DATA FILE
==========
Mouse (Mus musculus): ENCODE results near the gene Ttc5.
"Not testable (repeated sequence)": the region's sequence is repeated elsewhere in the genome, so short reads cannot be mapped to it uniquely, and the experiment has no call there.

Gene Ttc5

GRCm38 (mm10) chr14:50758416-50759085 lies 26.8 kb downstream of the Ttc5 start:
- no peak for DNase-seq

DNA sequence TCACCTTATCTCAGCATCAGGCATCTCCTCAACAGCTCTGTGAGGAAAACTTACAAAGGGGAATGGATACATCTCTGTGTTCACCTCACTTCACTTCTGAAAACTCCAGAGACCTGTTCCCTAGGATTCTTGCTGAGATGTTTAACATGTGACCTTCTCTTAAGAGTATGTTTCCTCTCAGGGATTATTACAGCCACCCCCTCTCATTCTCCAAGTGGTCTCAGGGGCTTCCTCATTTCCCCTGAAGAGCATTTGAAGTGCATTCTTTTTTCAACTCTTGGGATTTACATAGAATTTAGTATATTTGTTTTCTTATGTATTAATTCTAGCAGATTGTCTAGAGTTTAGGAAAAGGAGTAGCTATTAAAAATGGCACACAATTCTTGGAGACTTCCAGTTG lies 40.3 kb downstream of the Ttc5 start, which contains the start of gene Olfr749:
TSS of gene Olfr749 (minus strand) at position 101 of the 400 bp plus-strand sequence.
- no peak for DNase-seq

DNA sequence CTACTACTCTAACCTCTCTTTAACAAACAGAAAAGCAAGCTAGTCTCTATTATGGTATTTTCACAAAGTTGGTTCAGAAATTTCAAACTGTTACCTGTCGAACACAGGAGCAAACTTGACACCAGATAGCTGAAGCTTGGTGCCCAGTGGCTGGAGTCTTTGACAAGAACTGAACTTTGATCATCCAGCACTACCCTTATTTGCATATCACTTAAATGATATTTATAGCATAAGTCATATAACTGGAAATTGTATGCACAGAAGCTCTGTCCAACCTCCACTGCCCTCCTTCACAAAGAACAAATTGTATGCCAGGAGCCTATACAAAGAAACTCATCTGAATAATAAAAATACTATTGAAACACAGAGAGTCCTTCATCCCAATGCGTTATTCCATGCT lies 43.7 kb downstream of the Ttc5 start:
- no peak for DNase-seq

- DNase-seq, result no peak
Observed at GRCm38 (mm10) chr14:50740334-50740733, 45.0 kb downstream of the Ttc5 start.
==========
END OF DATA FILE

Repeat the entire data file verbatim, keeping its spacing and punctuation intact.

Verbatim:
Mouse (Mus musculus): ENCODE results near the gene Ttc5.
"Not testable (repeated sequence)": the region's sequence is repeated elsewhere in the genome, so short reads cannot be mapped to it uniquely, and the experiment has no call there.

Gene Ttc5

GRCm38 (mm10) chr14:50758416-50759085 lies 26.8 kb downstream of the Ttc5 start:
- no peak for DNase-seq

DNA sequence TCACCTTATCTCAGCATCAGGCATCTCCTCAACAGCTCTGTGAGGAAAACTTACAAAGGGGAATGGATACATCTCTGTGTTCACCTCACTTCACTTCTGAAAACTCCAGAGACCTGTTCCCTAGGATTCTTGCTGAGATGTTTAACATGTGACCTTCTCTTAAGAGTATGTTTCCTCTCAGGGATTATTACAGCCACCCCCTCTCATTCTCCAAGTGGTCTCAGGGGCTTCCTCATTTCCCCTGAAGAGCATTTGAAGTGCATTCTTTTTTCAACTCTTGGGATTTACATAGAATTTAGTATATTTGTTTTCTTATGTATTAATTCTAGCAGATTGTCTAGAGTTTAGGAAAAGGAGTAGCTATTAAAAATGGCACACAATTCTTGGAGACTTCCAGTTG lies 40.3 kb downstream of the Ttc5 start, which contains the start of gene Olfr749:
TSS of gene Olfr749 (minus strand) at position 101 of the 400 bp plus-strand sequence.
- no peak for DNase-seq

DNA sequence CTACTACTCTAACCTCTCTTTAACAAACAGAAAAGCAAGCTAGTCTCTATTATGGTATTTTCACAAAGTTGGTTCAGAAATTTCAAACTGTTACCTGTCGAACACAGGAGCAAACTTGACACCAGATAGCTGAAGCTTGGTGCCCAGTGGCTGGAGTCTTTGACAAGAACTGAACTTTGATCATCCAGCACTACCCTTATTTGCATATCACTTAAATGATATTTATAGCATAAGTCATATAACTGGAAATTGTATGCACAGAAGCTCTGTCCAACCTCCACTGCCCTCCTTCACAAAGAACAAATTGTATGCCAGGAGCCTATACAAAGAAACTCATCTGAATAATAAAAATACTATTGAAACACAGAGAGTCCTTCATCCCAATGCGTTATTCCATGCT lies 43.7 kb downstream of the Ttc5 start:
- no peak for DNase-seq

- DNase-seq, result no peak
Observed at GRCm38 (mm10) chr14:50740334-50740733, 45.0 kb downstream of the Ttc5 start.